The Jon Cohen Experimental – This Kind Of Caricature Orchestra

Aoife Barry talks to Canada’s Jon (“no relation to Leonard“) Cohen who brings the Jon Cohen Experimental‘s Passenger tour to the Grand Social on Friday 20th January. 

Jon Cohen has been a part of the Montreal music scene for many years, playing with bands like The Dears and The Social Register. But having spent most of that time playing in other people’s bands, he has recently decided to take the leap and go out on his own, as The Jon Cohen Experimental. And though initially a trio, the JCEX is now – in a move Cohen described as “shifting gears” – a solo pursuit.

Speaking to Thumped, he described it as a case of all or nothing, of going for the “dream life” of being a full-time musician. He decided to trust in fate, to just go for it, and now he has pretty much single-handedly booked an entire European tour in support of his debut solo album, Behold.

The decision to shift gears turned out to be a great one. “All of a sudden the gates of heaven opened up and I was able to tour, to do these big long tours that I’ve always dreamed of and make some money off it,” said a delighted Cohen.

Jon Cohen makes indie pop with a deep side, sweet summer songs that hint at a darker edge – think a happier Brendan Benson, a more mindful Broken Social Scene, or a less anglicised The AM. To play the tracks from Behold live, he has had to reinvent his set, using loop pedals and other instruments to enable him to become “this kind of caricature orchestra”. His forthcoming The Passenger Tour, which will bring him around Europe and Scandinavia, was fuelled, he said, by the desire to play in places like Dublin: “Places I’ve never played before. Like Finland – I never dreamed I’d be going there.” Now he has thrown off the ties that bind, Cohen is relishing this new freedom.

“I think this band is a constant reminder that I always have to keep changing; I always have to keep evolving,” said Cohen, adding that otherwise he wouldn’t be able to do one of the most important things when playing music – “letting go and feeling something raw and real”.

As a politically-aware Canadian, Cohen recently took part in the Occupy Montreal movement, volunteering as a stage technician. “You could feel this excitement in the air, some mobilisation happening,” he recalled. He spent so much time in Victoria Square in downtown Montreal that friends and workmates wondered what had happened to him. “I kind of got carried away with it and I started putting everything aside. I was spending entire days and nights working on this. My family were worried, and my job was wondering what was going on. I was still living my other life, my working life and then going there after work and this thing felt like living a dual lifestyle.”

Occupy Montreal meant a huge amount to him. “For me it was a really unique experience; something that hadn’t happened before. Whether it was successful or not, whether it got the point across or not, just to be part of that, it was definitely an enriching experience.”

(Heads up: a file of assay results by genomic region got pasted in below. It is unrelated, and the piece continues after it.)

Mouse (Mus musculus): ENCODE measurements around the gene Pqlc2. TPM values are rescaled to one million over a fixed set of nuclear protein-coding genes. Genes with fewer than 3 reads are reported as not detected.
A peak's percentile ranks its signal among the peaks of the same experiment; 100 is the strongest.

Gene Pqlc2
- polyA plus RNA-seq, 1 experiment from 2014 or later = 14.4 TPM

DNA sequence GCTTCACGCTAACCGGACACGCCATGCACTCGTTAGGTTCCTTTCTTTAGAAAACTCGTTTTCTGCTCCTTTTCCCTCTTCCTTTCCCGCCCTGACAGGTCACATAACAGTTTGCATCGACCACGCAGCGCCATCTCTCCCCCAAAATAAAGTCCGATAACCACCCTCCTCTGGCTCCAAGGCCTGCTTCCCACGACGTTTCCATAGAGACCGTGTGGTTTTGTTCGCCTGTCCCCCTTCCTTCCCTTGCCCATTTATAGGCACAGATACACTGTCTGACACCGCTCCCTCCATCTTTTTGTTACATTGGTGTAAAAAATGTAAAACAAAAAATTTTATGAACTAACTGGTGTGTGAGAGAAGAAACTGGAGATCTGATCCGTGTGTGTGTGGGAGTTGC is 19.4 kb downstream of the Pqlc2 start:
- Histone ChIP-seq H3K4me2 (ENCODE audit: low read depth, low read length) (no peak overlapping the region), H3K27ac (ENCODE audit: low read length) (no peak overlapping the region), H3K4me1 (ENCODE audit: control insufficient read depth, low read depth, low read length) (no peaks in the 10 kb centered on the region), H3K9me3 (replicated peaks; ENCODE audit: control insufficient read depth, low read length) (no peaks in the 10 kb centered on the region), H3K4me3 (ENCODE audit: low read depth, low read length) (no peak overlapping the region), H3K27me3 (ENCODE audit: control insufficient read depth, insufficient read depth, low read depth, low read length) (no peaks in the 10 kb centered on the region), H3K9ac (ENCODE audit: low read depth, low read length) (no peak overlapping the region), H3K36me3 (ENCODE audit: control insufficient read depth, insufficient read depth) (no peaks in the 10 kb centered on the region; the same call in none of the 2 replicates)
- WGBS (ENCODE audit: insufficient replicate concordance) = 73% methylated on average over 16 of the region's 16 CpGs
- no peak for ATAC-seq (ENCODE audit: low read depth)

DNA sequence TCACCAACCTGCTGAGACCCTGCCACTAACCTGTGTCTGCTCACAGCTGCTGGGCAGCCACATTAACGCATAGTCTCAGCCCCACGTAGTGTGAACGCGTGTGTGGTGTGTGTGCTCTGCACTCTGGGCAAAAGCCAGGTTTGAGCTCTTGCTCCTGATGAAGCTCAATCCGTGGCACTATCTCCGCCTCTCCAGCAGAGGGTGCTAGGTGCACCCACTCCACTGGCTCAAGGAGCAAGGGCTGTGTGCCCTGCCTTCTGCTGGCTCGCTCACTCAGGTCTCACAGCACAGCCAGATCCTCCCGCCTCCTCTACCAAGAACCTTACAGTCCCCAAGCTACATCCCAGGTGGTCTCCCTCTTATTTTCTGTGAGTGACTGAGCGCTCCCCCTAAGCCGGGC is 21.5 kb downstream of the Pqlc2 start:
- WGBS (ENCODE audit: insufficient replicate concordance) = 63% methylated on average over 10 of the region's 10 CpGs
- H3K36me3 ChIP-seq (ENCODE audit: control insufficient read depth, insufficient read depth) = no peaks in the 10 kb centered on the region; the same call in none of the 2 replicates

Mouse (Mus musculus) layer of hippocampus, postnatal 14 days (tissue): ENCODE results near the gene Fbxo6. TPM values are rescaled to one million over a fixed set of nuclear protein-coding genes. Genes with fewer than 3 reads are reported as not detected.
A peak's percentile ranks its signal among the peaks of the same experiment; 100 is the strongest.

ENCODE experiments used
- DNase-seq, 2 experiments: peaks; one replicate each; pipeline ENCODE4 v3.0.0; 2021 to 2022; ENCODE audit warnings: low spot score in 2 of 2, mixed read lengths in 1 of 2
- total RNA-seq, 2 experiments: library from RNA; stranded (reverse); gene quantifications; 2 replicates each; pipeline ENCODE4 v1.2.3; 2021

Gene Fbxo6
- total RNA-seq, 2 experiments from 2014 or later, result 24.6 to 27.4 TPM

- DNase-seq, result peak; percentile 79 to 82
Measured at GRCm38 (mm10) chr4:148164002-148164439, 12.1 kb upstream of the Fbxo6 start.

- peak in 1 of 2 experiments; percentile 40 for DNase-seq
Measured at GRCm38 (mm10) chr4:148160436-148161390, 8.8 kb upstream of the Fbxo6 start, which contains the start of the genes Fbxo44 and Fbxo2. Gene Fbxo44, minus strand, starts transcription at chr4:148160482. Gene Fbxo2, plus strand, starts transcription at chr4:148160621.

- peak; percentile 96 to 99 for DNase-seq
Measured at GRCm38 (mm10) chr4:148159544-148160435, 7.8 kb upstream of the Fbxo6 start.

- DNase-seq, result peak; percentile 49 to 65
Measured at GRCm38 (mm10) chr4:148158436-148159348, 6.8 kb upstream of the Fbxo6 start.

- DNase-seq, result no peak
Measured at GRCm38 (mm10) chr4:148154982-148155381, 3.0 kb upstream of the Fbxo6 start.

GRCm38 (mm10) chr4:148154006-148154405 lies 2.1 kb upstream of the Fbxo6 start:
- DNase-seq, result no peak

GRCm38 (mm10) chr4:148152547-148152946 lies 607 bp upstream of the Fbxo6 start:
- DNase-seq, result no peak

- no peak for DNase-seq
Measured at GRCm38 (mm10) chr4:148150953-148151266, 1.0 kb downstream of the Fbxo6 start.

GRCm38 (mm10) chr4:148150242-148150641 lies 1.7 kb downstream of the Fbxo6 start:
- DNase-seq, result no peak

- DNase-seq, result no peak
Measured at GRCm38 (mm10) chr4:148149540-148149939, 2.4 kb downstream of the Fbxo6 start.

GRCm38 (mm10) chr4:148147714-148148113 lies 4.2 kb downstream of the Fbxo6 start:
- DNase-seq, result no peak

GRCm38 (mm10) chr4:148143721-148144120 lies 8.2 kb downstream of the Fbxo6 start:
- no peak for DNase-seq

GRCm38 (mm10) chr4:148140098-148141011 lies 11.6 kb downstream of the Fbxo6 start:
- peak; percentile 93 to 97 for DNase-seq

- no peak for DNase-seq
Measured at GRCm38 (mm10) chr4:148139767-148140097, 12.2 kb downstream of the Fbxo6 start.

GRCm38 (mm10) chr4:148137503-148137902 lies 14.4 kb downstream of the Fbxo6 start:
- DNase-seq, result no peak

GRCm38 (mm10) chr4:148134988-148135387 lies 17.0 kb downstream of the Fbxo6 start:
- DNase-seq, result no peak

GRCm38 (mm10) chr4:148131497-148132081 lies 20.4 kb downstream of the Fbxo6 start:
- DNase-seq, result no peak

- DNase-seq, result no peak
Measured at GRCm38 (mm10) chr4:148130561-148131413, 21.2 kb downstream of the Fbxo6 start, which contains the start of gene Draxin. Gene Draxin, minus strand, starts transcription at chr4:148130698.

Thanks to Arcade Fire, the spotlight has been on Montreal indie bands since the early 2000s. The Dears, for example, were described by the NME as the “best new band in the world” upon the release of No Cities Left in 2003. “There is great music everywhere and it is a very easy sport for music to focus on one city and say this is the hot spot because so much good music is coming out of there,” cautioned Cohen. “People are getting way ahead of themselves with Montreal. For me, since I’ve started doing this I’ve almost adopted every other city but my own musically now. It’s like for me this place is same old, same old. I’ve had my time here in Montreal. I feel now that music for me, the real meat and potatoes of it is outside of the city. That’s why I love the touring”

He feels the press attention “changed the dynamic” of the scene, but doesn’t want to be too critical. “I’m not dissing the city,” he stated. “It’s so deserving of everything the city gets.” He sees Montreal as a fantastic city for music: “not just indie music – all kinds of music”.

Cohen has many inspirations, but lately he has been paring them down. Listening to nothing but Talking Heads these days suits him just fine. He recognises the links that bands have to each other, and the musical threads strung between songs. “I’m a firm believer that nothing is new in music. You’re taking something someone else has done and giving it your voice and filtering it though your experience.”

He mentions Dirty Beaches, the Taiwanese-Canadian musician whose music takes from the Beach Boys, Suicide and Francoise Hardy, but still remains original. Seeing Dirty Beaches play set Cohen off on a run of watching other one-man bands; men who, like him, make music alone. It inspired him to set up his own festival dedicated to these lone males, which it is hoped will take place later this year.

“It’s a funny thing. A lot of people are turning to [being a solo musician] because it is just so much more feasible and much more logistically possible now,” he noted. If you’re a band, it’s expensive: “Get ready to put your first mortgage on that tour.”

So Cohen, as a one-man band, can tour for much less money, and stop along wherever he likes on the way. He’s excited about going back to Dublin, to see friends and play music. He is particularly excited to meet the audience, to see “what chemistry we are going to have together”. “I have only the best hopes,” he said, in his typical positive style. Looks like that leap of faith is paying off.

Jon Cohen brings The Passenger Tour to the Grand Social, Dublin, on Friday 20 January.

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